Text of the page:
Ringing in the year of the horse…with some handy expressions

The year of the horse is upon us, and in celebration of the New Year I thought that it might be fun to explore a few Japanese, horse-related expressions.  Below is a list of some handy equine expressions to wow Japanese friends and horse-lovers.

馬が合う Uma ga au. To get along with someone/have good chemistry.
馬車馬 bashauma A work horse (e.g., work like a work horse).
馬の耳に念仏 Uma no mimi ni nenbutsu Not willing to listen to what one is told/advice.
馬耳東風 ba-ji-tou-fu In one ear and out the other.  This is a yoji-jukugo.
馬子にも衣装 Mago nimo ishou Anyone can look good if they are dressed up nicely.
人間万事塞翁が馬 Ningen banji saiou ga uma You never know what good or bad may come of any event.  fortune is unpredictable and changeable.

The last expression is a reference to the Chinese parable of an old man (Sai-ou) whose horse runs away.  If you watched “Charlie Wilson’s War” (featuring Tom Hanks and Philip Seymour Hoffmann) you may recall a permutation of the story being told near the end of the movie.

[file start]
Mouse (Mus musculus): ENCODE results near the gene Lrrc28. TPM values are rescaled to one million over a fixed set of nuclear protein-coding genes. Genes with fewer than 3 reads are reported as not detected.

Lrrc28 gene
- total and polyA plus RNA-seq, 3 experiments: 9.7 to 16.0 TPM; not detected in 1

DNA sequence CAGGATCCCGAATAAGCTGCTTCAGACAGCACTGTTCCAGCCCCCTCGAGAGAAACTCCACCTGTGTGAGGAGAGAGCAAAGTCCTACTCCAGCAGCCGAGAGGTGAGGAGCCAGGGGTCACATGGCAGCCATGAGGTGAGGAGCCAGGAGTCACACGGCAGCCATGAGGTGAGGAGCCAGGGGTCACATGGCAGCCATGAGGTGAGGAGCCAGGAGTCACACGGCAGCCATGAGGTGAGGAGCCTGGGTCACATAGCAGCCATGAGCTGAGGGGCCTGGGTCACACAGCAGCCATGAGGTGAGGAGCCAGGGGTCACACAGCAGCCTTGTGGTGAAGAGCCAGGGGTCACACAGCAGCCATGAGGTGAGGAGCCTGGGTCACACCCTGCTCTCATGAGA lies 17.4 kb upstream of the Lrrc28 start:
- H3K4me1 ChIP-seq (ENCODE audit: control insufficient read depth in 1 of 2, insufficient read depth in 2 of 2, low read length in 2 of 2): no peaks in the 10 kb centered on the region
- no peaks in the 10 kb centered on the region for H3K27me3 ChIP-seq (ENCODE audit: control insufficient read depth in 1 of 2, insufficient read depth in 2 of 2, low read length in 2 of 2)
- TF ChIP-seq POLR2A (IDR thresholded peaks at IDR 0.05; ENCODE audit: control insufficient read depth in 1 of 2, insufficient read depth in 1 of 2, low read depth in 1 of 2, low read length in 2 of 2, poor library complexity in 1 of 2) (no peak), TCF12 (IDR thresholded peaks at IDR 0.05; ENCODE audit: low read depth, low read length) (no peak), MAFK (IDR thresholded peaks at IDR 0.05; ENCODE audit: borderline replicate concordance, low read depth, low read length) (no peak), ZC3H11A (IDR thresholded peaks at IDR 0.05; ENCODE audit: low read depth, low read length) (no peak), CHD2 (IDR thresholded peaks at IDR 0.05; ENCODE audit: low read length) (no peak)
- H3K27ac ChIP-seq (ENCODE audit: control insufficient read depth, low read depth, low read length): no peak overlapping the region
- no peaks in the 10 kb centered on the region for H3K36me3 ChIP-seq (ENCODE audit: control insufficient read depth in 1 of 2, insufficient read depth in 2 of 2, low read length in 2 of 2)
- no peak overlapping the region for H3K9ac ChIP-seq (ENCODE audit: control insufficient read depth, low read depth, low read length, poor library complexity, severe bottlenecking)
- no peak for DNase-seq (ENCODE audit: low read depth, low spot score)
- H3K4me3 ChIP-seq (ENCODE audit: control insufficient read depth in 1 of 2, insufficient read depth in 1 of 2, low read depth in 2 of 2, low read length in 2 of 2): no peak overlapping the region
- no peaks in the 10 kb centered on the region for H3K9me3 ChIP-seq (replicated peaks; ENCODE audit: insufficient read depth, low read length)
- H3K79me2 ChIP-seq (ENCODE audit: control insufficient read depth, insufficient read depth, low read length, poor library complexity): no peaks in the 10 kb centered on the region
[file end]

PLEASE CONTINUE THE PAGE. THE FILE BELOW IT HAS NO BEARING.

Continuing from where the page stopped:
A more traditional telling goes like this:

One day, Sai-ou’s prized horse ran away.  The other villagers lamented the loss, but Sai-ou was stoic and said:  “We’ll see”.

Soon thereafter, the horse returned with another handsome mare in tow.  The villagers congratulated Sai-ou on his good luck, but Sai-ou was circumspect, saying simply:  “We’ll see”.

A little later on, Sai-ou’s son was riding the new mare when he was thrown off, breaking his leg.  The villagers again commiserated with Sai-ou, who was guarded and simply said:  “We’ll see”.

The next week, the men of Sai-ou’s village were all conscripted to fight in the war in which many perished; all except for Sai-ou’s son, that is, who could not fight because of his broken leg.


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